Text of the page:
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Let $P(x)$ and $Q(x)$ be arbitrary predicates. Which of the following statements is always TRUE?

1. $\left(\left(\forall x \left(P\left(x\right) \vee Q\left(x\right)\right)\right)\right) \implies \left(\left(\forall x P\left(x\right)\right) \vee \left(\forall xQ\left(x\right)\right)\right)$
2. $\left(\forall x \left(P\left(x\right) \implies Q\left(x\right)\right)\right) \implies \left(\left(\forall x P\left(x\right)\right) \implies \left(\forall xQ\left(x\right)\right)\right)$
3. $\left(\forall x\left(P\left(x\right) \right) \implies \forall x \left( Q\left(x\right)\right)\right) \implies \left(\forall x \left( P\left(x\right) \implies Q\left(x\right)\right)\right)$
4. $\left(\forall x \left( P\left(x\right)\right) \Leftrightarrow \left(\forall x \left( Q\left(x\right)\right)\right) \right) \implies \left(\forall x \left (P\left(x\right) \Leftrightarrow Q\left(x\right)\right)\right)$

This type question is also solved to convert Digital logic
how to solve these questions?
In the go book ,In option D of this question there is a mistake in Brackets in option D

Procedure to be followed: For each option assume LHS to be TRUE and try to make RHS be False by selecting some values which makes LHS true in every condition.
(one can also start from RHS assuming it to be false and trying to make LHS to be true)

A. $\mathbf{[ (\forall x (P(x)} ∨ \mathbf{Q(x))) ]} ⟹ [ (∀ \mathbf{x P(x))} ∨ \mathbf{(∀xQ(x))} ]$

Let us assume the domain of $x$ such that, for the first half of the values $P(x)$ is True & $Q(x)$ is False while for the other half, $Q(x)$ is True and $P(x)$ is False.

LHS: Since for LHS to be true either $P(x)$ or $Q(x)$ should be true. Hence our assumption of the domain will make LHS be TRUE.

RHS: for $(∀\mathbf{x P(x))}$ or $(∀ \mathbf{x Q(x))}$ to be true, atleast one of the $P(x)$ or $Q(x)$ must be true for all values of $x$, which is not possible as per assumption we have made.Thus, RHS becomes FALSE.

Thus, $T → F$ makes statement A False.

C. $[ ∀\mathbf{x(P(x))} ⟹ ∀\mathbf{x(Q(x))} ] ⟹ [ ∀\mathbf{x(P(x)⟹Q(x))} ]$

Let us assume some values of $P(x)$ and $Q(x)$ as follows :

$$\begin{array}{l|l|l} \text{x} & \text{P(x)} & \text{ Q(x)} \\ \hline \text{x_1} & \text{F} & \text{T} \\ \text{x_2} & \text{T} &\text{F} \end{array}$$
LHS: for assumed domain $∀ \mathbf{ x(P(x)) }$ will becomes False and  $∀\mathbf{x(Q(x))}$ will also be false. Since $F → F$ is True, LHS becomes TRUE.

RHS: for $x_1$ $\mathbf{[(P(x)⟹Q(x))}$ is True and for $x_2$ $\mathbf{(P(x)⟹Q(x))}$ is False. As a whole $∀\mathbf{x(P(x)⟹Q(x))}$ becomes False, thus RHS becomes FALSE.

Thus, $T→F$ makes statement C as False.

D. $[ ∀\mathbf{x(P(x))} ⇔ \mathbf{(∀x(Q(x))) ]} ⟹ [ ∀\mathbf{x(P(x) ⇔ Q(x)) ]}$

if we assume same domain as in above option C,then observations are as following :

LHS:  $∀\mathbf{x(P(x))}$ becomes false as $x_1$ is false. Also $(∀\mathbf{x(Q(x)))}$ becomes false as $x_2$ is false.Thus $F ↔ F$ implies LHS is TRUE.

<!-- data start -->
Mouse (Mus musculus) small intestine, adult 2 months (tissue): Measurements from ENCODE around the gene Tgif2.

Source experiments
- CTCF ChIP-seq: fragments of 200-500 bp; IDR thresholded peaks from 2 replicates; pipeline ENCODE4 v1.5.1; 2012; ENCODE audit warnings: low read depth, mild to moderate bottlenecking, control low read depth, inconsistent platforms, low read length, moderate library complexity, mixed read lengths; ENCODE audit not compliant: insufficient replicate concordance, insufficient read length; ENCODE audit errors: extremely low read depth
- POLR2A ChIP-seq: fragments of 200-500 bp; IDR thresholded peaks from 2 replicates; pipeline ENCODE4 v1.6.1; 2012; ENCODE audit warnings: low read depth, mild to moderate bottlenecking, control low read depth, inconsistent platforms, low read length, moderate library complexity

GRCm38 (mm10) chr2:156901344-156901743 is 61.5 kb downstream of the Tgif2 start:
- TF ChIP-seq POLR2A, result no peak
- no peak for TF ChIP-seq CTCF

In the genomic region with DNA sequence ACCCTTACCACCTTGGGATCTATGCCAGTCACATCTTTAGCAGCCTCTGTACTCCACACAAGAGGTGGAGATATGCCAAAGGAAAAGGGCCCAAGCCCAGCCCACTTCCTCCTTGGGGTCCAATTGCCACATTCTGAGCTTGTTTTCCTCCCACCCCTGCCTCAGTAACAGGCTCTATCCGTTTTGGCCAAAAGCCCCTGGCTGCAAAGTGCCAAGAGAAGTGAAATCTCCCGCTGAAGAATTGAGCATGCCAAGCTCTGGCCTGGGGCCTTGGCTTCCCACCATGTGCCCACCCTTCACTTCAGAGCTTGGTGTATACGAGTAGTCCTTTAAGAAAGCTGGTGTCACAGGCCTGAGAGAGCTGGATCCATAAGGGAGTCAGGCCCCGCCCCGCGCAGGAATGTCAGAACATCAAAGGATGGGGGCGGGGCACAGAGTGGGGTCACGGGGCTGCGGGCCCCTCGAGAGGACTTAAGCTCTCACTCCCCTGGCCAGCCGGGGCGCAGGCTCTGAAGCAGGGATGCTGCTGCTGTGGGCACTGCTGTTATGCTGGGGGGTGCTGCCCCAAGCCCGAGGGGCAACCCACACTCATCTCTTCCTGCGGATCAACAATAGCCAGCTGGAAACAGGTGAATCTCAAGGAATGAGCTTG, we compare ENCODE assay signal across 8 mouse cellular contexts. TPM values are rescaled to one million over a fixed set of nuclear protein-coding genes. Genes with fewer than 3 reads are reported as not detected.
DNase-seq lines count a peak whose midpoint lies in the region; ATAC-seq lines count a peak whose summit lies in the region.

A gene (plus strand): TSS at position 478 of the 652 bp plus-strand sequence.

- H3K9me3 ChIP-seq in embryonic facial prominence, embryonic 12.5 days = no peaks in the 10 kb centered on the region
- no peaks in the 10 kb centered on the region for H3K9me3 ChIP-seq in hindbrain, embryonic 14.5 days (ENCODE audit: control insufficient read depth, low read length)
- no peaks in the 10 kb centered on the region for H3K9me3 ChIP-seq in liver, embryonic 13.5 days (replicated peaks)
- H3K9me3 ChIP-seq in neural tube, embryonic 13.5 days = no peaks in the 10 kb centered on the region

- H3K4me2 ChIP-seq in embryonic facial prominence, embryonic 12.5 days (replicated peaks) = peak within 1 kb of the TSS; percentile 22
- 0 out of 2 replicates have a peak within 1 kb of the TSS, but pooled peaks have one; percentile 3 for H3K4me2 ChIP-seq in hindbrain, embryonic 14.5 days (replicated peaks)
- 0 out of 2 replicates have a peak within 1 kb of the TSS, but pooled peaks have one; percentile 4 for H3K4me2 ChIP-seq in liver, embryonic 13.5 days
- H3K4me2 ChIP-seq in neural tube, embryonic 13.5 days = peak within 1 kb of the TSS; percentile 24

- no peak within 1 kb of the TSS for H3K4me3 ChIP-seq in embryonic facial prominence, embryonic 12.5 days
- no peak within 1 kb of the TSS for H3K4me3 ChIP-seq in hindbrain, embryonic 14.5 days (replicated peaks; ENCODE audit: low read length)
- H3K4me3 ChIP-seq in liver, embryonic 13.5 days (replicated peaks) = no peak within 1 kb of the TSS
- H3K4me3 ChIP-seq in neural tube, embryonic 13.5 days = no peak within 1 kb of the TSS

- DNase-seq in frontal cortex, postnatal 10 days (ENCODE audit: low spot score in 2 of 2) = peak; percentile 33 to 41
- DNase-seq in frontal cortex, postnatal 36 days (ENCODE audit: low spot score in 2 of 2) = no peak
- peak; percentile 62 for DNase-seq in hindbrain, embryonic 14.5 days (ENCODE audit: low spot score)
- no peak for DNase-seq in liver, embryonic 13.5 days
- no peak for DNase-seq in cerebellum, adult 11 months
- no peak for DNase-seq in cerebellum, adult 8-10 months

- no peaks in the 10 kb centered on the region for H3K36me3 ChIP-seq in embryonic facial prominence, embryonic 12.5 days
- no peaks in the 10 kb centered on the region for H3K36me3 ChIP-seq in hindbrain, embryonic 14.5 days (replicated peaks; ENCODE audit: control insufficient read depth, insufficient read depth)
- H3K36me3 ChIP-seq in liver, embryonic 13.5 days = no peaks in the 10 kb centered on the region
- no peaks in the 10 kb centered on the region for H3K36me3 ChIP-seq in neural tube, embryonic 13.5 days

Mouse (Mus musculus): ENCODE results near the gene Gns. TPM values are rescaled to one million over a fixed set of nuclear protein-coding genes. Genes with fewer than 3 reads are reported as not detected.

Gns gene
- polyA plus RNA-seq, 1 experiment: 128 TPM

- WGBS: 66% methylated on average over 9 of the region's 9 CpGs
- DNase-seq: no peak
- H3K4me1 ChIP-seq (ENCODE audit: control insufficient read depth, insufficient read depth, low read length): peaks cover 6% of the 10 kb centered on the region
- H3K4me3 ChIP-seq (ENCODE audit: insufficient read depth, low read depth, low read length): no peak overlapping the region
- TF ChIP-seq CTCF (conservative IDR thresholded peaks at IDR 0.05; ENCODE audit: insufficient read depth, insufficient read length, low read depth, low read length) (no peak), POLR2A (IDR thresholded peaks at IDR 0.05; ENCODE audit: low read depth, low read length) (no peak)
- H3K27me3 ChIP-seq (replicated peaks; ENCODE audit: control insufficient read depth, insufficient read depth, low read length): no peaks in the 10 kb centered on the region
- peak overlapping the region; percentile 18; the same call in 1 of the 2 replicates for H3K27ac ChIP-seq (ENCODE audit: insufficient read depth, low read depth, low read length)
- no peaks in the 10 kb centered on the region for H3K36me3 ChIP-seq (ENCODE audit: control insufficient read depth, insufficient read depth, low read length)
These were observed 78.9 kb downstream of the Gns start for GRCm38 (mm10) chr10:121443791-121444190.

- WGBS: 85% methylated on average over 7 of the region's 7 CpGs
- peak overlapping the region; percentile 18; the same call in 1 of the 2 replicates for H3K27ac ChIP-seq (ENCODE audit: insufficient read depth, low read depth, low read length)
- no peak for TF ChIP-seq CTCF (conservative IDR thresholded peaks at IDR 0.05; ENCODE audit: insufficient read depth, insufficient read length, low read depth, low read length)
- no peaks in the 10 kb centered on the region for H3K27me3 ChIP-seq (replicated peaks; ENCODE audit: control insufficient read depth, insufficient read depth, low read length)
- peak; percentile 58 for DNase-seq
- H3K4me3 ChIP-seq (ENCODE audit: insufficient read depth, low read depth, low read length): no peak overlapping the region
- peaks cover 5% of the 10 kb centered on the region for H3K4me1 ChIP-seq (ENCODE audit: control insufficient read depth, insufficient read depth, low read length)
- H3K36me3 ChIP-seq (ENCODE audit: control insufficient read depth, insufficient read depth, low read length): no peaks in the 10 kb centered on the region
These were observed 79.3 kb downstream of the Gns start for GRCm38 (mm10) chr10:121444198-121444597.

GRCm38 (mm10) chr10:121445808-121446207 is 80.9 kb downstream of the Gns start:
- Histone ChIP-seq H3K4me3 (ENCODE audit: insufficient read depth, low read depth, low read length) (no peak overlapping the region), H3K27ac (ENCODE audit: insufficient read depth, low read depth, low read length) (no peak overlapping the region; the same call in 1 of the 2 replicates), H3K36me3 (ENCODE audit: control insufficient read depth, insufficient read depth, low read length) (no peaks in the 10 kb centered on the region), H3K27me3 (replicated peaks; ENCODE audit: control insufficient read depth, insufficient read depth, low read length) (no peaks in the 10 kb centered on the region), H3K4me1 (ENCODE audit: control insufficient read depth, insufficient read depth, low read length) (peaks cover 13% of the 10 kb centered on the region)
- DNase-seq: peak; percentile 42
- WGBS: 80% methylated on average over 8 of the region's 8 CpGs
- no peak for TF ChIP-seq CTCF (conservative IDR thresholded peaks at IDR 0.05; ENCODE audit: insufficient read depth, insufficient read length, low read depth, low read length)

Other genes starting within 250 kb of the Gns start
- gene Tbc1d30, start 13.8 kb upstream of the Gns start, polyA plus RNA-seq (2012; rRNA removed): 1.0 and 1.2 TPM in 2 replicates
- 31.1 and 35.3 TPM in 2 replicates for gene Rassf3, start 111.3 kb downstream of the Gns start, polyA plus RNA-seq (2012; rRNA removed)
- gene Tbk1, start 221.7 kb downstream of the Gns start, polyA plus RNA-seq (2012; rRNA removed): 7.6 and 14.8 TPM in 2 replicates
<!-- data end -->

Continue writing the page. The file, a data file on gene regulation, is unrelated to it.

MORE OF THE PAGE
RHS: $\mathbf{(P(x) ⇔ Q(x))}$ will be false for both $x_1$ and $x_2$. Hence $∀\mathbf{x(P(x) ⇔ Q(x))}$ becomes False which makes RHS to be FALSE.

Thus $T→F$ makes statement D as False.

B. $[ ∀\mathbf{x(P(x) ⟹ Q(x)) ] ⟹ [ (∀xP(x)) ⟹ (∀xQ(x)) ]}$

As we are assuming LHS to be TRUE then we'll not make any selection in which $P(x)$ is True and $Q(x)$ is false as it will make our assumption false.Thus values can be like this:

$$\begin{array}{l|l|l}\text{x} & \text{P(x)} & \text{ Q(x)} \\\hline \text{x_1} & \text{T} & \text{T} \\ \text{x_2} & \text{F} &\text{T} \\ \text{x_3} & \text{F} &\text{F} \end{array}$$
LHS: $\mathbf{(P(x) ⟹ Q(x))}$ becomes TRUE for each value and thus $∀\mathbf{x(P(x) ⟹ Q(x))}$ become TRUE.

RHS: $\mathbf{(∀xP(x)) \text{ and } (∀xQ(x))}$ both becomes false for assumed values which implies $F→F$ and thus makes RHS to be TRUE.

$T→T$ makes statement B to be TRUE. Thus Answer is B.

by

Thanks for the video.

Can someone please provide a algebraic proof for option B?

When I try to derive it, I get,

$\forall x [ P(x) \rightarrow Q(x) ] \ \rightarrow \ [\exists x P(x) \rightarrow \forall x Q(x)]$

$\exists$(x) means true for atleast one x.

$\forall$(x) means true for each and every x.
This is what I was looking for. This can be applied to any problem and can be solved in a couple of minutes. Thanks a lot man!!

Sir @

typo in option C right side

F → T is T

Let P: Student is a girl.

and Q: Student is smart.

Option B says: IF for all student x if x is a girl then the student is smart THEN if the whole class comprises of girls then the whole class comprises of smart students.

check my comment above.
@bikram @manu00x can you explain why C & D are not true?
@arjun sir your approach to solve these type of question by taking a set of values and try to false is really awesome ,i always follow that approach and feel calm

For these kind of quetion use method.

Put RHS is false then try to make LHS is true . if this happen then statemnt is false otherwise true.

Or

Put LHS is True then try to make RHS is False . if this happen then statemnt is false otherwise true.

How? will you brief it?

Can u please brief on how to arrive at the solution using above method

@anirudh,
Can u pls explain that method using all the options ?   Because there is no resouces n=or nothing i knew which give a general easy approch to these kind of question :(

If you can do it would be a great help
yes prashant sir that is very nice approach Arjun sir and @bhuv explain that approach very clearly